On the Lamborghini end of things VW proved early on with the Murcielago that they would keep making the proper Lambos that everyone loved. The Murcielago retained all of the outrageousness of the Diablo, but was more reliable and better built. The insane, scissor door Lambos have a somewhat limited appeal though because they are large, unwieldy, and you cannot see much around you from inside. VW’s answer to this issue was to make a smaller, more livable Lambo that would target Ferrari’s aging 360 Modena.

Enter the Gallardo, a “baby Lambo” with a 500hp screaming V10 and a 195mph top speed (Hardly a “baby” anything in my opinion with that sort of performance). The Gallardo was a much smaller and more livable car to drive than its big brother.  It also had great, nimble handling and a nice, tight driving feel. Visibility was drastically improved, and the Gallardo’s small size made it much more livable in the real world. Needless to say it was much better as a car than the Murcielago in all practical respects, thus allowing to appeal to a wider array of clientele.

On BBC Top Gear Jeremy Clarkson was a bit critical of the Gallardo for “losing much of its Lamborghini idiocy”, but that is the point of the Gallardo in my eyes, and the reason it has seen such success. You see, the Gallardo lost most of the idiotic things present in the Murcielago; the driving position is actually good, you can see around yourself, and you don’t have to take wide turns like in a truck to avoid scuffing the sides. All of this marks improvements for most buyers, buyers who until now had to buy a Ferrari or a Porsche. However, the Gallardo still retained its flavor as a Lamborghini, with its exotic, angular shape, low slung driving position, orgasmic V10 sound, and of course insane levels of performance. So while it may have been easier to live with, it still offered all of the main aspects needed in a Lamborghini.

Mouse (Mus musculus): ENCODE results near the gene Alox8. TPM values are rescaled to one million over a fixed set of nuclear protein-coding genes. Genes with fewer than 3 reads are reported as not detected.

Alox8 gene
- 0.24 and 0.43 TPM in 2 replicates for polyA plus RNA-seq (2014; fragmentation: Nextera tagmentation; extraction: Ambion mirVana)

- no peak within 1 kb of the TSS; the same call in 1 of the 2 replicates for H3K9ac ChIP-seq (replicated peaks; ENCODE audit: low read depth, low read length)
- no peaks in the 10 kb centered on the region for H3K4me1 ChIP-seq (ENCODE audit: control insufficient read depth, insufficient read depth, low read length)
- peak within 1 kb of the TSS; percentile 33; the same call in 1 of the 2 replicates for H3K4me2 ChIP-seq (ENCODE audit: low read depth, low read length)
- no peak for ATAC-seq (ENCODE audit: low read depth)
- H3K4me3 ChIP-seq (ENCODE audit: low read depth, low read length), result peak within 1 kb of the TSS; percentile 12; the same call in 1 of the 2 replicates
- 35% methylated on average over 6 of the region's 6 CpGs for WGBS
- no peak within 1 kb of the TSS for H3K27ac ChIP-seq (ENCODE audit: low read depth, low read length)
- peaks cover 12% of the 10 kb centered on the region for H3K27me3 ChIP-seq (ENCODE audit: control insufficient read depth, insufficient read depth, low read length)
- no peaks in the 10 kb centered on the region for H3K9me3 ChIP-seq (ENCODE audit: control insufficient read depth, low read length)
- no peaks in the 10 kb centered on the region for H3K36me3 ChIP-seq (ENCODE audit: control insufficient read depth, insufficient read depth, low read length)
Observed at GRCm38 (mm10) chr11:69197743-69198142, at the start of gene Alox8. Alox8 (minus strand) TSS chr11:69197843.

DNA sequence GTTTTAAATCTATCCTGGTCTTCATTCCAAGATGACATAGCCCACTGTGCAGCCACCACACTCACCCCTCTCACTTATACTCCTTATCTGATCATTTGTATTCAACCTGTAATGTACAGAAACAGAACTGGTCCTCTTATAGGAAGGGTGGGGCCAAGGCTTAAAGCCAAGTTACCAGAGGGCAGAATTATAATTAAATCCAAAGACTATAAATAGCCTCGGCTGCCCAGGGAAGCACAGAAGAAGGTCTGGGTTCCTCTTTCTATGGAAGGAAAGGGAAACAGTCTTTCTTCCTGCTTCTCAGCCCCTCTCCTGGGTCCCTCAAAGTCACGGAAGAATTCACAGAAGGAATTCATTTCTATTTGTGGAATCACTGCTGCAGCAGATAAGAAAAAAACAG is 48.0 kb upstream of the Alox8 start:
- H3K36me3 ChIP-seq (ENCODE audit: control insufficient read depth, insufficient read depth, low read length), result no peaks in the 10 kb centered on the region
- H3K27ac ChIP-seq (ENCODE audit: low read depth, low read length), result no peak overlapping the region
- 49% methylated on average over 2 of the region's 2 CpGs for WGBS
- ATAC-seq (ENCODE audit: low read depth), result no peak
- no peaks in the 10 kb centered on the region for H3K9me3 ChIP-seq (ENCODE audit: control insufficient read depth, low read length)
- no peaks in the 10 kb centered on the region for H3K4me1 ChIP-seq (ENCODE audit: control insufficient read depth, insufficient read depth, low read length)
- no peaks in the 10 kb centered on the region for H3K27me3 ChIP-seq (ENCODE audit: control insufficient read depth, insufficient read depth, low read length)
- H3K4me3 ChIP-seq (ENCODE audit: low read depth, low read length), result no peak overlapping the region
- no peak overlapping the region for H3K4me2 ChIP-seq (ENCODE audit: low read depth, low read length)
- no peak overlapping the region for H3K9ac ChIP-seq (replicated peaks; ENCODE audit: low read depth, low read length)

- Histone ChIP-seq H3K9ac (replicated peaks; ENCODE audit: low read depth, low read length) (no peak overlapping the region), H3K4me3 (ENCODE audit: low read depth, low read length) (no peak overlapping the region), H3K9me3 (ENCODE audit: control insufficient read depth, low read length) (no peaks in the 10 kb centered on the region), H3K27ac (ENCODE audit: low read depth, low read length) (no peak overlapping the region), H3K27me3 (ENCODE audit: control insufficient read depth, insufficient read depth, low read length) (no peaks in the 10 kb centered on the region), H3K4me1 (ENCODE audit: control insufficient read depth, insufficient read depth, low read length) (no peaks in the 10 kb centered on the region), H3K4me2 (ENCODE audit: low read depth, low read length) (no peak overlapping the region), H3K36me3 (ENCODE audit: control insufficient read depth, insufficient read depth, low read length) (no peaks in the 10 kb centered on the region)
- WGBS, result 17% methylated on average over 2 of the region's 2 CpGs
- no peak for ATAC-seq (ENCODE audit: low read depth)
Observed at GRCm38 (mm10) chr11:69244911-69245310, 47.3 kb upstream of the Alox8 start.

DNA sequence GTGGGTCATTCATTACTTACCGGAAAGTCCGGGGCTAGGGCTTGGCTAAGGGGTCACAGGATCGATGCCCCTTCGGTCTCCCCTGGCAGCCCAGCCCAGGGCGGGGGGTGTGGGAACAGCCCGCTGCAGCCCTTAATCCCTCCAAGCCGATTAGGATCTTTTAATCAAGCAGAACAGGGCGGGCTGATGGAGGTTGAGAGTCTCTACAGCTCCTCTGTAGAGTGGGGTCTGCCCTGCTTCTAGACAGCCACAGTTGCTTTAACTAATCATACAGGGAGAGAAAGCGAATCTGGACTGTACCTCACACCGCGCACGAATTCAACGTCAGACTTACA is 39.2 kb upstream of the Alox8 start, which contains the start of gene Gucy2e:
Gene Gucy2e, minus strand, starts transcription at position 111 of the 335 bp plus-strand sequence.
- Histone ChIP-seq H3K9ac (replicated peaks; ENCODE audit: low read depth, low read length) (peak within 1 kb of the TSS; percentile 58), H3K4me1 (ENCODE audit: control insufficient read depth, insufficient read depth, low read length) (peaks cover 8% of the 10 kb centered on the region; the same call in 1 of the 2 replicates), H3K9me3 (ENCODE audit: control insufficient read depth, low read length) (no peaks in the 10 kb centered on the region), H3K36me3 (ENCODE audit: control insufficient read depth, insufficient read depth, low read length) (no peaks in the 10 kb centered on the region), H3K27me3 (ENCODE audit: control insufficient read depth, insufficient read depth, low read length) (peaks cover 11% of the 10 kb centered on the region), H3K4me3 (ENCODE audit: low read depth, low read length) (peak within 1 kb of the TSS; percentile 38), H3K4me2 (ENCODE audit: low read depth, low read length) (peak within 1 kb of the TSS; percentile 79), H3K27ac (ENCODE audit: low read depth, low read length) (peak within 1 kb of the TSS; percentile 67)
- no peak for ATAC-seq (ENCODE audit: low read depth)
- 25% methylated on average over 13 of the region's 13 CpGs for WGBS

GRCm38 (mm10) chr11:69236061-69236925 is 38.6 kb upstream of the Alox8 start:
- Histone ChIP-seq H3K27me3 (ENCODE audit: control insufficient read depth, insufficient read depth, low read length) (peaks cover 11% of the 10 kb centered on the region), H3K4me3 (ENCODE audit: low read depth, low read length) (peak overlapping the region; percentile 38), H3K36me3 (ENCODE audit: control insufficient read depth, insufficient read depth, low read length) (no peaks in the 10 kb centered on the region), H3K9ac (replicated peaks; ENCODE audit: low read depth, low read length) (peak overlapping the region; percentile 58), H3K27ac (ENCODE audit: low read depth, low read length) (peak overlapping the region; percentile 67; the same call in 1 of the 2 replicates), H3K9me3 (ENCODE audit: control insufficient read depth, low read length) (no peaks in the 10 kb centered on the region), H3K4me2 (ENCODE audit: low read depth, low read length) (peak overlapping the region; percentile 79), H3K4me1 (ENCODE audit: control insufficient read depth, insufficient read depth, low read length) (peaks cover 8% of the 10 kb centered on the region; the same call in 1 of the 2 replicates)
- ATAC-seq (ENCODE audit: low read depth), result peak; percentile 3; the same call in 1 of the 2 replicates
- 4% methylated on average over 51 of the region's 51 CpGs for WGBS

When the Gallardo hit showrooms it was vastly better than any of its competition, offering 500hp in a 400hp world. That was soon to change, but the next generation of supercars only met the Gallardo’s level of performance, not surpassed it. It was the car that set the new standard back then, and it still remains competitive with the newest supercars, like the Ferrari 458 or Mercedes SLS, with it’s evolutionary versions that have seen as much as 570hp. In fact, back when around 2009, the Gallardo LP560-4 was actually notably quicker than the Murcielago LP640 until around 130mph, and most of the fun happens below that speed on the street. All really impressive stuff for the “baby Lambo”. The Gallardo is nearing the end of its life cycle now, but I find it amazing that it is still able to compete late in its life. As a supercar its success has been truly incredible, especially considering it shares its platform with the Audi R8, another very successful model.  Sure, I do agree with many critics that a Ferrari competitor is noticeably better to drive on a track, but on roads in the real world the Gallardo feels more planted and able to deal with varying surfaces and conditions at speed.

VW has done an amazing job with Bentley and Lamborghini. They have shown they can make the cars that stay true to each company’s roots as well as create new products that greatly expand the appeal of each brand. I know these cars are high end and out of reach for most people, but this is really the car business at its finest. These are cars that entered production without precedent and really changed their market segments. Marketing does not get much better than this, and many other car companies should take notes.


As for the Gallardo’s awesome sound, here is Top Gear’s review of the Spyder. Go to (2:40) to hear it in all it’s glory.


Your Thoughts?

Fill in your details below or click an icon to log in: Logo

You are commenting using your account. Log Out /  Change )

Facebook photo

You are commenting using your Facebook account. Log Out /  Change )

Connecting to %s